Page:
It’s midterm election season, which means an onslaught of frantic emails and late night TV jokes about how no one cares about the midterm elections. Without a presidential race at the top of the ticket (though frighteningly we’re already having the 2016 conversation), a lot of people are content to let this one pass them by. As with most elections, there’s a lot at stake, and the results will directly impact our lives. I could go on about control of the Senate, extremely close gubernatorial races and state legislatures that have passed everything from Stand Your Ground to draconian voter ID laws. For the sake of brevity, I’m going to focus on some of the issues on the ballot around the country, and opportunities we have to beat back offensive laws or proactively be more bold than our governments are willing to be on their own.
A great comic by Rasenth shows the damage sexism does to everyone.
The casual use of tasers by law enforcement is horrifying.
Why privacy matters, even if you aren’t “doing anything wrong.”
Most Americans say they prefer having a male boss.
Today in rampant sexism, a Republican politician says a candidate will lose because she’s “ugly as sin.”
Amanda Marcotte skewers a guy on craigslist who has very specific ideas about how women should behave.
The tragic fates of Michael Brown, Eric Garner, and others have increased scrutiny of horrendous police practices. Last Week Tonight with John Oliver took advantage of this spotlight to turn their invaluable form of comedic long-form journalism to the practice of civil asset forfeiture.
The New Yorker featured an essential piece on the practice and people who are affected by this flagrant abuse of power last year. Dara Lind at Vox offers a helpful overview of the practice. On what police departments are doing with the money:
In its ongoing investigation of civil asset forfeiture, the Washington Post analyzed several years of reports from state and local law enforcement to determine what they’d done with the money the federal government had returned to them. They found that the most common use of asset funds was for “communications and computers,” with “building and improvements” coming in second. But even “communications and computers” was dwarfed by the amount of money that police marked as “other” — 44 percent of the money that police got back from the federal government went to “other.”
The Post investigation noticed some particularly frivolous spending, like a $600 coffeemaker or $225 for the face-painting services of Sparkles the Clown. But at least the money spent on Sparkles went to community outreach, which is generally cops’ lowest priority when it comes to asset money. Less than 1 percent of all federally returned money went to community outreach — five times less money than any other category.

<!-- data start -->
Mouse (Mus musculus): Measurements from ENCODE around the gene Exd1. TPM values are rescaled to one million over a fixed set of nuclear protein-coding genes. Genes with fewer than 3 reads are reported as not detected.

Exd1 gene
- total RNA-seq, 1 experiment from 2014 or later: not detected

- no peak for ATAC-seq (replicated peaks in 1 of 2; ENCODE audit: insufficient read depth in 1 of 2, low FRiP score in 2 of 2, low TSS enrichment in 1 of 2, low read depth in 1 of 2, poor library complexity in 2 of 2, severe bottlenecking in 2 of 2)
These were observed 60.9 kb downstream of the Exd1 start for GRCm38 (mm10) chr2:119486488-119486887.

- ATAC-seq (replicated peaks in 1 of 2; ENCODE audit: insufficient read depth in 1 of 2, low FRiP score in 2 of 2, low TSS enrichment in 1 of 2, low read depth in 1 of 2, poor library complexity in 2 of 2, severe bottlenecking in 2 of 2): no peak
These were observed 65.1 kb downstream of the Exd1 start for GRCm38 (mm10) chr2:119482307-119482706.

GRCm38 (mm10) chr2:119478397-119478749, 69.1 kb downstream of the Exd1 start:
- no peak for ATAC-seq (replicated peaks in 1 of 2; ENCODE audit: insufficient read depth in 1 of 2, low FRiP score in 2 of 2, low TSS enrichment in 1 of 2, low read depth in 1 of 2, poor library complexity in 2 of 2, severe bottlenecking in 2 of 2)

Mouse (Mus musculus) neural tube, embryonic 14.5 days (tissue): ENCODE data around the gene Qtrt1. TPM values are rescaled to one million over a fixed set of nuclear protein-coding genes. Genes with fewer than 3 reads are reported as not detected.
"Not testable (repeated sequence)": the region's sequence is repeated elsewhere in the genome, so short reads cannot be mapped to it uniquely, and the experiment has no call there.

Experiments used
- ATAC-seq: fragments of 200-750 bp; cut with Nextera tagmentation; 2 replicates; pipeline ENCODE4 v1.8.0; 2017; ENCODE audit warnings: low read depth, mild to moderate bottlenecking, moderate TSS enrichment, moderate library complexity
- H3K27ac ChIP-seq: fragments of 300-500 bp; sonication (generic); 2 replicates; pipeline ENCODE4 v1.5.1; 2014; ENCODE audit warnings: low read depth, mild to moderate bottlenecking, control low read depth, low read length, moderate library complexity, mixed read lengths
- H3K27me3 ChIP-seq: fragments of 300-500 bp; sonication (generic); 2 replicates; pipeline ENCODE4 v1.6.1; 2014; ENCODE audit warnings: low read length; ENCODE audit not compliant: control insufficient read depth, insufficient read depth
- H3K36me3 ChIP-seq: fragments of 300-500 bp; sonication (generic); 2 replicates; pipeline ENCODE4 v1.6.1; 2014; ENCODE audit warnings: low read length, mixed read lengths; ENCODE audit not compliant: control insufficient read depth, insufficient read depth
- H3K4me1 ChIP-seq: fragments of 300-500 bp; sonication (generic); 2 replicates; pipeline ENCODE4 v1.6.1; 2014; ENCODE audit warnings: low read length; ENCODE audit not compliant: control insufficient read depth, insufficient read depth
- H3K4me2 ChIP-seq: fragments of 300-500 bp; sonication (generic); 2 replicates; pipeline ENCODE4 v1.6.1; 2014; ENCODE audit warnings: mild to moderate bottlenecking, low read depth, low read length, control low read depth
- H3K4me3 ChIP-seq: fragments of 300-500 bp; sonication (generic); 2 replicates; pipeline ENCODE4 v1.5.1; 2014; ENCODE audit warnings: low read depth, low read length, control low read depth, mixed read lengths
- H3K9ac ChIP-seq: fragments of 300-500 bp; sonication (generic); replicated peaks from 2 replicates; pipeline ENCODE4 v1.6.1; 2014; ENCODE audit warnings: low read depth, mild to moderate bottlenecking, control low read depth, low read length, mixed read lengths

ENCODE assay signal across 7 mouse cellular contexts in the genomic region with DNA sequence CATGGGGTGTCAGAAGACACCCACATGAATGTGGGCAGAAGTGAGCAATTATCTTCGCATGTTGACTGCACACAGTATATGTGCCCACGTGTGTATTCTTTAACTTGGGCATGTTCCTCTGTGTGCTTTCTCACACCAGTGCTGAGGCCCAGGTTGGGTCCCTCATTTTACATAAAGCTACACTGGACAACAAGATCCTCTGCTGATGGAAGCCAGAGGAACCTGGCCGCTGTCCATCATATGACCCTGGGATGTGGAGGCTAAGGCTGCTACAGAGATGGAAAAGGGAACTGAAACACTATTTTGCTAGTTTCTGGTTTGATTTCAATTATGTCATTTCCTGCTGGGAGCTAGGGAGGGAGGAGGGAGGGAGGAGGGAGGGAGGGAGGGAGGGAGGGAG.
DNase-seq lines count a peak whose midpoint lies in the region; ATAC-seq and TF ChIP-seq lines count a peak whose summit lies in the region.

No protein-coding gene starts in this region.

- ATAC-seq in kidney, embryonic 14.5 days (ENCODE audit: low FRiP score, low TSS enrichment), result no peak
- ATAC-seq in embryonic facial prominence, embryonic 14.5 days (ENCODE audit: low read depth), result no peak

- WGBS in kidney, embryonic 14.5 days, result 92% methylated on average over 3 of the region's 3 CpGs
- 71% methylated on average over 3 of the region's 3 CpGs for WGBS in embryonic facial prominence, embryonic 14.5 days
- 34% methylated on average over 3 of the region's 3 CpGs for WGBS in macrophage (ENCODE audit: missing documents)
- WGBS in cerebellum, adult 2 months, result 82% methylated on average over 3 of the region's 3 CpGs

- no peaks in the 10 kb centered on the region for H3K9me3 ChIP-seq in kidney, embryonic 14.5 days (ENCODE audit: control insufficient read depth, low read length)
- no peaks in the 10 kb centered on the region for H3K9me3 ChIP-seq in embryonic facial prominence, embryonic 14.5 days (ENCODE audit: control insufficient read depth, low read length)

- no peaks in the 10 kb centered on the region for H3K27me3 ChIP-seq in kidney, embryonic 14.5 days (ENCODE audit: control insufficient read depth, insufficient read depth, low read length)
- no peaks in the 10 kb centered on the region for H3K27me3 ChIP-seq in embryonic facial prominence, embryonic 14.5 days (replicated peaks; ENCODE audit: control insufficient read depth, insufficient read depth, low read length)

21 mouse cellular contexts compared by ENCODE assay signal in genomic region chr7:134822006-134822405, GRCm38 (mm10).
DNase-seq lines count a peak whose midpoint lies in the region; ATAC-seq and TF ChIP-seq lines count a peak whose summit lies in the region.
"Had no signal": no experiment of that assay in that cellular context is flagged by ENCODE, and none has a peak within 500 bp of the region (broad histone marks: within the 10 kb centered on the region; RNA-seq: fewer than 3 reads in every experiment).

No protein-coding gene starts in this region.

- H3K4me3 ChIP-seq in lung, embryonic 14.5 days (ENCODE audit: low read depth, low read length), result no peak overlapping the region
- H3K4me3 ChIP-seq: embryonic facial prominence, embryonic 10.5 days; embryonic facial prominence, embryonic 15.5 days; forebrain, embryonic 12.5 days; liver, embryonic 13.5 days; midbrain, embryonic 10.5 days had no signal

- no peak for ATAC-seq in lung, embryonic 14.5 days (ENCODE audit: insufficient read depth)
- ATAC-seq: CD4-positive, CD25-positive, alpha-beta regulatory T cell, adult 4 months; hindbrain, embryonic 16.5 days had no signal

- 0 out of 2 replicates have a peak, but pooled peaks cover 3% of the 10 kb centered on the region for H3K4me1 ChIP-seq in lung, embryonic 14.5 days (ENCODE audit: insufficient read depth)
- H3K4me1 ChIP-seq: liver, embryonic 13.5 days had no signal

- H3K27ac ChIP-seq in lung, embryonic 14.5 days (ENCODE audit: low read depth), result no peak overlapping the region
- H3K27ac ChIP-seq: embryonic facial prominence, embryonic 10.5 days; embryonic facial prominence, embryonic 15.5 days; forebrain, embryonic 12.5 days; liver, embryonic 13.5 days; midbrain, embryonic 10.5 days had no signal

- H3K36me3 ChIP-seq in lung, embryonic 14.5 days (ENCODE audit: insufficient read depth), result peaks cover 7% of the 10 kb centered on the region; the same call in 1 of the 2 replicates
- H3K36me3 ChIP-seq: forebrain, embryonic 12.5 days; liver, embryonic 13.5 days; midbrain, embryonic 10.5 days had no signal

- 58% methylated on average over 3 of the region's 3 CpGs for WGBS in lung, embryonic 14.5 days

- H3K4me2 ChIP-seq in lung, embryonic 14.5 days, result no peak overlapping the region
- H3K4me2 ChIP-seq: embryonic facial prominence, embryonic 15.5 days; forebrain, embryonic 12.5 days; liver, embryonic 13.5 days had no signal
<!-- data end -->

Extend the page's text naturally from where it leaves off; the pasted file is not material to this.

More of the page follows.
The above video is well worth your sixteen minutes, running the gamut from the ridiculous justifications police offer for running off with people’s money and possessions, to systems that incentivizing robbing innocent people of their stuff, to the near impossibility of regaining the stolen property. And yes, I would totally watch Law and Order: Civil Forfeiture Unit.
Activists held a Michael Brown protest during a St. Louis Symphony Orchestra performance.
“It is past time to stop seeing Malala as simply the girl who survived, as a symbol. (The Times called her a ‘global emblem.’) She is a girl who leads.”
The producers of the great new show Transparent say they welcome debate about casting Jeffrey Tambor as a trans woman.
Good (bad?) news: court rules that gay marriage won’t lead to “sex, drugs and rock-and-roll.”
5.8 million Americans can’t vote because of their criminal records.
A response to anyone who says Texas’s anti-abortion laws don’t place an undue burden on women seeking care.
What it looks like when a lawyer is appointed for a fetus.
Watch Laverne Cox and bell hooks talk about feminism and pop culture.
Republicans have reportedly seen the writing on the wall and realized they need to change their ways to appeal to women. Most of the suggestions that have been made public are of course cosmetic and have little to do with changing policy. While thus far this election cycle there hasn’t been a “legitimate rape” moment, conservatives and their allies in the media have found ways both big and small to reveal what they really think of women. (more…)
10 female directors who deserve more attention from Hollywood (Of the many great film suggestions to be found in this piece, I especially recommend Night Catches Us, pictured above.)
On a related note, you can help fund a mentorship program for female filmmakers to correct the enormous gender disparity in film.